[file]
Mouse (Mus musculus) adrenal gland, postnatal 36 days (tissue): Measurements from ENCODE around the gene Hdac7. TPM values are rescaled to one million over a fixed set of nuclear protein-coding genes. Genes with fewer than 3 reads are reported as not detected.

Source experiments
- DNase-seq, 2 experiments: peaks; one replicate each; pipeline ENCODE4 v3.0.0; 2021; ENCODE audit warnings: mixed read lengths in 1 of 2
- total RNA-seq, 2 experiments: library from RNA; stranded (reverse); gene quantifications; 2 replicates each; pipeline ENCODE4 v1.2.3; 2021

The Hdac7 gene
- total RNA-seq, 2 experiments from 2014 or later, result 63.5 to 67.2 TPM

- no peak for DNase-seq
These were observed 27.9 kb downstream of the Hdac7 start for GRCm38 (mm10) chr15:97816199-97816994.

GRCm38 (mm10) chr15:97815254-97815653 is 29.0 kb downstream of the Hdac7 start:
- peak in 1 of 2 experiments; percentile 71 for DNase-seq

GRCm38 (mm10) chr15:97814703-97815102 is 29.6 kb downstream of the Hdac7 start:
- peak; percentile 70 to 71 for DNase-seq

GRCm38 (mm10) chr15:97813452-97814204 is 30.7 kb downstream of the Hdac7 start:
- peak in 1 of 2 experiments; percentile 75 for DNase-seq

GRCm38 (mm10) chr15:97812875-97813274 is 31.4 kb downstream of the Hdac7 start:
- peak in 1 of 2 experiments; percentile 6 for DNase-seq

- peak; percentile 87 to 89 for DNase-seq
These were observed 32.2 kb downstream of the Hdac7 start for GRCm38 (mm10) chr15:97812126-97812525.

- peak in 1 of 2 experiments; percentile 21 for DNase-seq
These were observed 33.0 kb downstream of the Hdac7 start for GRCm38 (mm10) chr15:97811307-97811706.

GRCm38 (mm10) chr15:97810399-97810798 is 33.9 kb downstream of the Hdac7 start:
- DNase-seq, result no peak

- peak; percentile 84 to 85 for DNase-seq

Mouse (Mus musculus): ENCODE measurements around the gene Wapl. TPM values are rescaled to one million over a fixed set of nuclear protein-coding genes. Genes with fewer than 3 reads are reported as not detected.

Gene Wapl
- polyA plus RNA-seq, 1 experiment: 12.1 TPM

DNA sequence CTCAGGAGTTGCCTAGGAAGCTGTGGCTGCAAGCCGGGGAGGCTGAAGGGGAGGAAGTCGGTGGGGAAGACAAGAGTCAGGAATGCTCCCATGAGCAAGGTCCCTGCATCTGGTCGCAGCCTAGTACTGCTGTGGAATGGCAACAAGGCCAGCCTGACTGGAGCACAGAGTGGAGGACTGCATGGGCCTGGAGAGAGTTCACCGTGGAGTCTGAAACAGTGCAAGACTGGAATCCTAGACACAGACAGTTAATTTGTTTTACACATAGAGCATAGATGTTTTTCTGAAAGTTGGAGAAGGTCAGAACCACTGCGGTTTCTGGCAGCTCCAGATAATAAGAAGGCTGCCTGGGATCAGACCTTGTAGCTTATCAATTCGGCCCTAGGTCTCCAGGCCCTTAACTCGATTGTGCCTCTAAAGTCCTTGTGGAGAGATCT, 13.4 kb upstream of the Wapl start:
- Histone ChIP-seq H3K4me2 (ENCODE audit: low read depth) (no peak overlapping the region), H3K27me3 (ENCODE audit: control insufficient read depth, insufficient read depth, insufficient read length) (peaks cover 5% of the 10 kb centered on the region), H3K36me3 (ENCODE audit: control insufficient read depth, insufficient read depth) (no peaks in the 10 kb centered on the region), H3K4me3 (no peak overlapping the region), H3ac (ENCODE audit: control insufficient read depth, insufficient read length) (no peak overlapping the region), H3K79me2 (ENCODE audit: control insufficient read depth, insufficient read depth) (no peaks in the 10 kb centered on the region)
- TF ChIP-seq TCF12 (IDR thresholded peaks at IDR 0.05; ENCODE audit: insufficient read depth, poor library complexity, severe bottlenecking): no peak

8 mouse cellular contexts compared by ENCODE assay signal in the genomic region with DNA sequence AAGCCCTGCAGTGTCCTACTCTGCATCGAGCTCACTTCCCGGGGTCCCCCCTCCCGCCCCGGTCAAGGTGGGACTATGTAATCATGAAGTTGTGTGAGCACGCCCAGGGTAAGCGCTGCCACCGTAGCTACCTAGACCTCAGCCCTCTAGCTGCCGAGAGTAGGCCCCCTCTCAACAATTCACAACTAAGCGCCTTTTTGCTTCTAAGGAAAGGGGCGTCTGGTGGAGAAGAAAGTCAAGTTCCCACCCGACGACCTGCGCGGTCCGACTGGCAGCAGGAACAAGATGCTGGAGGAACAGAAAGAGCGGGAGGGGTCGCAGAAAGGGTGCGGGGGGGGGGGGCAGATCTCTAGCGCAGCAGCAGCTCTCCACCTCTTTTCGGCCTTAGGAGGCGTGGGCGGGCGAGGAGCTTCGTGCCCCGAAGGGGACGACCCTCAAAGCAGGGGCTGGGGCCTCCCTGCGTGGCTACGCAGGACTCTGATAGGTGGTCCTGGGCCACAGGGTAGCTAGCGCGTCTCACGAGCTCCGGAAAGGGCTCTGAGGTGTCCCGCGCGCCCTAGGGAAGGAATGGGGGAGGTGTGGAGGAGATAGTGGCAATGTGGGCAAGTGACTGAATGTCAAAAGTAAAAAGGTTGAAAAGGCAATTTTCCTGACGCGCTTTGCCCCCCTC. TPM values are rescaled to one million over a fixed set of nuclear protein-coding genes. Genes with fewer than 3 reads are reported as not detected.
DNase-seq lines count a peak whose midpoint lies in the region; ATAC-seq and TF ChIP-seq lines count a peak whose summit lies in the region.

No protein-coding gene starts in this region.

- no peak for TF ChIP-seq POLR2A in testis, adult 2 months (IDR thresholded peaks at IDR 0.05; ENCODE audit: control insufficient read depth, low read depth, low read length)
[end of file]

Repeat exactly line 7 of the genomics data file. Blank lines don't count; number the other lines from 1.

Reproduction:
- no peak for DNase-seq